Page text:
July 15, 2011
By Paul Wood
CHAMPAIGN — Parkland College has finally received money, $24 million, first promised to it 20 years ago to pay for projects that will allow it to register more students.
President Tom Ramage said capital appropriations of $15.44 million for the Student Services addition and $9.18 million for its already-started Applied Technology addition came through at the same time that Lt. Gov. Sheila Simon visited Thursday to hear from students, parents and staff at a roundtable.
"These requests go back about 20 years," Ramage said. "We had some of the money, but on these two projects, the state matches 75 percent of costs."
The Applied Technology addition is expected to be finished in the spring of 2012 and Student Services in December 2013.
The appropriations numbers were stalled in appellate court in January. In late June, legislators voted to release the funds after an effort to attach $430 million in other spending designations angered some.
Ramage said the additions to the 1960s-designed Parkland campus, which went decades without significant growth, are necessary to increase enrollment. The college's student body has grown 22 percent in the last five years.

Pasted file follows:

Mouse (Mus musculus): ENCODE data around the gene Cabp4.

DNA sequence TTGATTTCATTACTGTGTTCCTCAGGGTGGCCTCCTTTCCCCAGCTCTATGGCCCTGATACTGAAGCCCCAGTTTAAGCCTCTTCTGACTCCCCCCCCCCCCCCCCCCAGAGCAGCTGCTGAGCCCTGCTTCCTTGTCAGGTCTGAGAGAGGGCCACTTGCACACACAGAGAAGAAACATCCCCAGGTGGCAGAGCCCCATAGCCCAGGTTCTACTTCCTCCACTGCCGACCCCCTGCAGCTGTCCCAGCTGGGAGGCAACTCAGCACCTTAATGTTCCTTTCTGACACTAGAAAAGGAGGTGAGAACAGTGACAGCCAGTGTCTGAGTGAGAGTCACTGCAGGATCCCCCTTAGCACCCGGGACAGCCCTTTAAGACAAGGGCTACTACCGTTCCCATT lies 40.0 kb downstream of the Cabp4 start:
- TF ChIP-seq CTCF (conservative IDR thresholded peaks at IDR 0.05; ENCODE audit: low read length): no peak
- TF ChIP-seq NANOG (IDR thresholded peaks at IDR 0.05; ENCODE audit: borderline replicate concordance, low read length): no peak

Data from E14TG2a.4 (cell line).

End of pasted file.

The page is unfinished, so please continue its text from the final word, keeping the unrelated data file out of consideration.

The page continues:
"We went 12 years without a capital bill; then we were not fully funded. This is a great week," Ramage said.
The funding to pay for the additions also includes $47 million locally raised, as well as $10 million in student fees.
"We did it with hardly an effect on the (Parkland) tax rate — the last two years, the tax rate has gone down," Ramage added.
Ramage said the new space is no luxury.
"Basically, we had no classroom space available at peak times.
"Still, to this day, we have zero office space. The next fiscal year, we will hire three new staff members, after we've weathered through lean times," the president said.
Ramage praised a bipartisan effort that included state Reps. Chapin Rose, R-Mahomet, and Naomi Jakobsson, D-Urbana, and Sen. Mike Frerichs, D-Champaign, as well as college trustees who worked through educational associations.
At Parkland, administrators showed Simon the college's newest initiative, called First Year Experience.
First Year Experience, which the college describes as an "intrusive and centralized advising program which interacts with first-time, degree-seeking students from the time they submit an application throughout their first year at Parkland."
Before FYE, there was no central time or place for admission resources, and no required orientation, Parkland's administrators told the lieutenant governor.